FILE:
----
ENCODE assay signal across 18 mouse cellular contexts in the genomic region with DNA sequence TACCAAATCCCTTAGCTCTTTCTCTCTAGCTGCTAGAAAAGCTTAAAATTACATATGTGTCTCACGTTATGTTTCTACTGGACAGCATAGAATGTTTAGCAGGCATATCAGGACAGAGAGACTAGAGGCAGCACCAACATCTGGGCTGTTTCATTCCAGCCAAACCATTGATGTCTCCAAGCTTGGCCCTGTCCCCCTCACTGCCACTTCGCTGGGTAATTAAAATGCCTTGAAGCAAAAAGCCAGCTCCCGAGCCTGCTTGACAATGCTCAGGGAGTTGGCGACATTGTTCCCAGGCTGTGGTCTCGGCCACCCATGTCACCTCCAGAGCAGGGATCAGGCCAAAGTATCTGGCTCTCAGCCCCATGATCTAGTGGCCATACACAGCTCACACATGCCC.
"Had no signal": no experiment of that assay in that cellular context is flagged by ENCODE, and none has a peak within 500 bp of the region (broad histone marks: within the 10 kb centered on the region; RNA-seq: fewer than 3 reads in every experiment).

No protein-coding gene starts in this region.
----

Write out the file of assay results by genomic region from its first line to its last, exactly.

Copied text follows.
ENCODE assay signal across 18 mouse cellular contexts in the genomic region with DNA sequence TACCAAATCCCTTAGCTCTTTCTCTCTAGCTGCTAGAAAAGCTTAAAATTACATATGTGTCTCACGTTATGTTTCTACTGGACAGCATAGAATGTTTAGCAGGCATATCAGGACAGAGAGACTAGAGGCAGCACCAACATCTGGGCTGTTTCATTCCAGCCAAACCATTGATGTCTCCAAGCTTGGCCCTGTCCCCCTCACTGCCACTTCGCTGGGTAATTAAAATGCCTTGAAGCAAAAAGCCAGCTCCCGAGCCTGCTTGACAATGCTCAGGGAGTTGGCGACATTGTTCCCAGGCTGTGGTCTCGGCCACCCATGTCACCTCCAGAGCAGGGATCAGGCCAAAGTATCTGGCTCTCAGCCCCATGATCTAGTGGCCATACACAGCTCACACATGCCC.
"Had no signal": no experiment of that assay in that cellular context is flagged by ENCODE, and none has a peak within 500 bp of the region (broad histone marks: within the 10 kb centered on the region; RNA-seq: fewer than 3 reads in every experiment).

No protein-coding gene starts in this region.